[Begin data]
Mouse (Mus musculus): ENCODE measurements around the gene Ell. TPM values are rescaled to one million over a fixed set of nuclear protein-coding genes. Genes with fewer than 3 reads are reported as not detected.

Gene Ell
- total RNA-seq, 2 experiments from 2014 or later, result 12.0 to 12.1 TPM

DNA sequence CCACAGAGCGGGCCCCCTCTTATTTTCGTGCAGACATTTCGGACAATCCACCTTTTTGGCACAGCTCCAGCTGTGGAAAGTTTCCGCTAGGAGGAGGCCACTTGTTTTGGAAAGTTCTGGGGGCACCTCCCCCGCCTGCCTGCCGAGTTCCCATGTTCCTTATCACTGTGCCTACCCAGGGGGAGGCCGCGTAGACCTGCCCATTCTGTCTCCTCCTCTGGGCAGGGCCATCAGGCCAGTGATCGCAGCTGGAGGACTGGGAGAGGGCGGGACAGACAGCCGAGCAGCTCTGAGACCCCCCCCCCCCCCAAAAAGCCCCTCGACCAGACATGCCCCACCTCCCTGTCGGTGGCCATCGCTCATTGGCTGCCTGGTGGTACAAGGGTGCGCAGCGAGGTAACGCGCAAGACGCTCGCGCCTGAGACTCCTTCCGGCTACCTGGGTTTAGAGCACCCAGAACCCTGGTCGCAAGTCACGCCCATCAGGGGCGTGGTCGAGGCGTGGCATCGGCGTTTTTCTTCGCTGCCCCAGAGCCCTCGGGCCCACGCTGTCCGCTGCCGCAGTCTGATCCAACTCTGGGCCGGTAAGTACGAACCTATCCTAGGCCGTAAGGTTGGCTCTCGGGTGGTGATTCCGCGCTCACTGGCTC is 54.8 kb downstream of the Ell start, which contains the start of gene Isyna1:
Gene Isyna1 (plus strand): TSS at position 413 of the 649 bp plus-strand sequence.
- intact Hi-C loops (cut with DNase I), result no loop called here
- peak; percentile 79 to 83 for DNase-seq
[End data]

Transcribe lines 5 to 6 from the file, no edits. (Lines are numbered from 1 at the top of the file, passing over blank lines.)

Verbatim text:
Gene Isyna1 (plus strand): TSS at position 413 of the 649 bp plus-strand sequence.
- intact Hi-C loops (cut with DNase I), result no loop called here